EDIT: My thoughts on ECs are heavily influenced by an M4 telling me during my M1 year that the only activities he did in med school were intramural sports and volunteering a couple times at the weekend clinic and he matched his #1 at a really good program. Granted, this was anesthesia, and only one anecdote, but I'm sure it applies for the majority of fields.
 
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Dr.Bruh

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ECs probably matter more this year than before. Just bc lack of aways and inperson interviews. Lots of PDs in the EM world are saying you should have things to talk about during these Zoom interveiws that aren't boring. SHould be something they can remember you by.
 

Arodgeisfire

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I’m med peds and have sat on my peds rank committee. It’s definitely the “fluffiest” specialty and we don’t give a crap about volunteering and all that crap. Residency is a job, therefore do things to get that job. Fluff isn’t one of them
 
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DameJulie

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I’m med peds and have sat on my peds rank committee. It’s definitely the “fluffiest” specialty and we don’t give a crap about volunteering and all that crap. Residency is a job, therefore do things to get that job. Fluff isn’t one of them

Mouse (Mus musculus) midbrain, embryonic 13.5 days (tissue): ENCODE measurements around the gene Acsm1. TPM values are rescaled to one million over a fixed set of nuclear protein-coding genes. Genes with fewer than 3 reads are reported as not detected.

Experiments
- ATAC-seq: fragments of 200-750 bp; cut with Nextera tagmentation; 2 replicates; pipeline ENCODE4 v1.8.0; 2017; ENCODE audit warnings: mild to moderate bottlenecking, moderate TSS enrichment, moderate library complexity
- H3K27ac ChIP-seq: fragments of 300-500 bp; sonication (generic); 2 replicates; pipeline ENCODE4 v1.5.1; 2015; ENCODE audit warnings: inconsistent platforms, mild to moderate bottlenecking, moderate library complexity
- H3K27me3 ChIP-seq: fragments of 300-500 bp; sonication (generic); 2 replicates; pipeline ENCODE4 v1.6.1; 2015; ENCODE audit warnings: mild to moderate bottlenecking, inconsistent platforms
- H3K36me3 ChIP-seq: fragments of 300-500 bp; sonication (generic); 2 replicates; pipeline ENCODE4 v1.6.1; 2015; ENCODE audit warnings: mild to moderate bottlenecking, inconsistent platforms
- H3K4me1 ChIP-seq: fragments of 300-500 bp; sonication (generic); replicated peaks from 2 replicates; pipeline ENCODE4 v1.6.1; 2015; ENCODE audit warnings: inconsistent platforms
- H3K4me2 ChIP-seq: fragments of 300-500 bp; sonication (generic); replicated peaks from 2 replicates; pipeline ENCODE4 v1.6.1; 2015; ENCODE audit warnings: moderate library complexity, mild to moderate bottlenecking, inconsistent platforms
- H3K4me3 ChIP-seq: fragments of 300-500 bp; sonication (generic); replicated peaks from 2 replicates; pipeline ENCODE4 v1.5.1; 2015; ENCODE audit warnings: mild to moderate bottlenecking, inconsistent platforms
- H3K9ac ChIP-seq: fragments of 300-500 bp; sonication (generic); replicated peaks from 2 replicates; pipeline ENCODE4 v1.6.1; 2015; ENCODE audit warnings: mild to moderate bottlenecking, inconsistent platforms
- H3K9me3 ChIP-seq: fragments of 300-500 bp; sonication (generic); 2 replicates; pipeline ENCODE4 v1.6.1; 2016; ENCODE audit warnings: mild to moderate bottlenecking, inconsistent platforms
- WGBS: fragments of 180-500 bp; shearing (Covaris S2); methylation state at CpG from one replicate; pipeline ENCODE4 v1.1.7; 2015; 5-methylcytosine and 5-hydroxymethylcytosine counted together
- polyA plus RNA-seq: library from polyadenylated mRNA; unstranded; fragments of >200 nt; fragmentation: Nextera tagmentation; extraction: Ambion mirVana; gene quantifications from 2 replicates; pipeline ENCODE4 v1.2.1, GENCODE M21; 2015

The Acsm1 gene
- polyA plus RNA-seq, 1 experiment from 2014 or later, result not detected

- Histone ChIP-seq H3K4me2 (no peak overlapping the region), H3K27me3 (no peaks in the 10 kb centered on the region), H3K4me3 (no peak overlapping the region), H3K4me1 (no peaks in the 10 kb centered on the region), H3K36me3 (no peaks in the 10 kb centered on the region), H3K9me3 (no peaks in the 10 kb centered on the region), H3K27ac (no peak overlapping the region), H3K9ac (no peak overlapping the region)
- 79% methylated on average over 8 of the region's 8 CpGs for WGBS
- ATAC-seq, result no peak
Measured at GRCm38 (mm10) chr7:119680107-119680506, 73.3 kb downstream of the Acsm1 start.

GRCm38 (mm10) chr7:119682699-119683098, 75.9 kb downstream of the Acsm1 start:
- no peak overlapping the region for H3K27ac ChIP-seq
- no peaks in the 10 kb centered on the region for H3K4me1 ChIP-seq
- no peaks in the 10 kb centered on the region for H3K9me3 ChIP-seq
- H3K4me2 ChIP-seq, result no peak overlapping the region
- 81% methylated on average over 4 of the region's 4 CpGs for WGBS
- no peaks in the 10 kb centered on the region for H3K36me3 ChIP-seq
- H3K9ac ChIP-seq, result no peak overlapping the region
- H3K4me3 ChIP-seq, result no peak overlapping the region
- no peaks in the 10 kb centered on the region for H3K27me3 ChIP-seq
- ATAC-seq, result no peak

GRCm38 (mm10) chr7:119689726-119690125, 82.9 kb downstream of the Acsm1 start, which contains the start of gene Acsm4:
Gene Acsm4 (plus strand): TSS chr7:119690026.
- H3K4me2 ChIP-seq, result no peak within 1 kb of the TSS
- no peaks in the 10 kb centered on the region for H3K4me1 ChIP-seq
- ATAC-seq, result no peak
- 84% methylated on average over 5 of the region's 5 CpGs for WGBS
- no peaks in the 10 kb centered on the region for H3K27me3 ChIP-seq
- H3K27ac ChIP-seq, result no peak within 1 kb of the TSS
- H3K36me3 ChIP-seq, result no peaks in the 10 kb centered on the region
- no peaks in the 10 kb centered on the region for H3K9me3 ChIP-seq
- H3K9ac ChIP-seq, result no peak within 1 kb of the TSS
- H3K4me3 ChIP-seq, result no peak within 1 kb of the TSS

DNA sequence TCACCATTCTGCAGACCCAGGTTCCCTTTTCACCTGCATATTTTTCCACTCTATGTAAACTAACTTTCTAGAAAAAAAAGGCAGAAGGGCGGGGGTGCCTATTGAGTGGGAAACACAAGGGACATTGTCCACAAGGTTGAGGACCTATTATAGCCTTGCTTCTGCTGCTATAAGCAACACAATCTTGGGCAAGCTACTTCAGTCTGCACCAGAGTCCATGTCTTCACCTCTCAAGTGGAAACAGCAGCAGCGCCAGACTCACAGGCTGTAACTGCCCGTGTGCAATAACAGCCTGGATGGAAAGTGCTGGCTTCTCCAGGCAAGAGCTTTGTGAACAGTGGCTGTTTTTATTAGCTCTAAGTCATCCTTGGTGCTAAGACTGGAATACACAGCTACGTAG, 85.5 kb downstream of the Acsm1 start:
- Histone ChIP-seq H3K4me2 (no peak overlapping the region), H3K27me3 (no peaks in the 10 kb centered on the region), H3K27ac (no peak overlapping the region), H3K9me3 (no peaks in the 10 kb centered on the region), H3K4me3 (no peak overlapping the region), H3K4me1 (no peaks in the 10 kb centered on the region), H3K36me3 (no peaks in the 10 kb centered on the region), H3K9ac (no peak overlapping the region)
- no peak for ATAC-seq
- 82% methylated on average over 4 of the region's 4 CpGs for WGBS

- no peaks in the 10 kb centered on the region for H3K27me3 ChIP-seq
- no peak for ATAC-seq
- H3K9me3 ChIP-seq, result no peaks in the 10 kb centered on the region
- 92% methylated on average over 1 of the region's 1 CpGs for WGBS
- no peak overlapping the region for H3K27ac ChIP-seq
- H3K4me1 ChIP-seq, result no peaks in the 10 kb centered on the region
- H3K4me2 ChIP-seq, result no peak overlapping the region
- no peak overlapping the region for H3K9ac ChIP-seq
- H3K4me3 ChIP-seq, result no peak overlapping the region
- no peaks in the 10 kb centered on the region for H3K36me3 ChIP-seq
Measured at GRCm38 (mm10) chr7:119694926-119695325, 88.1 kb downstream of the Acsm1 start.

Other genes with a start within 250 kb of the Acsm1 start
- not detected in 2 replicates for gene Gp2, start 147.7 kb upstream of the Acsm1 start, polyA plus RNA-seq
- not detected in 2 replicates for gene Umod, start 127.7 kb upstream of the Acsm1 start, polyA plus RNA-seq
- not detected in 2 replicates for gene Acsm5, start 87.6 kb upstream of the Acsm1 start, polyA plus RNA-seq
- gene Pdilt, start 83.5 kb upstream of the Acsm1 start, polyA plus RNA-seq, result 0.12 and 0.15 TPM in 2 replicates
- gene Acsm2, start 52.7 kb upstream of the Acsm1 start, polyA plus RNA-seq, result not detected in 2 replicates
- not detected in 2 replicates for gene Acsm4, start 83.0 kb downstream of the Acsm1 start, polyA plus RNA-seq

What are some non-fluff things you look for in an applicant, aside from board scores, grades, LOR etc? what kind of non-fluff EC do you recommend? Maybe research?
 
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Neopolymath

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If only people could do what they are genuinely interested in, instead of what others (PDs, admission committees) want them to
Then like no one would be producing the **** research put out each year solely because their field requires it. It's so funny that academic centers generally hold the best training so everyone wants to go there but a minority of people want to be academic physicians. But obtuse academics actually think all these med students are doing this research because they really want to. Yeah right.

We should end the charade.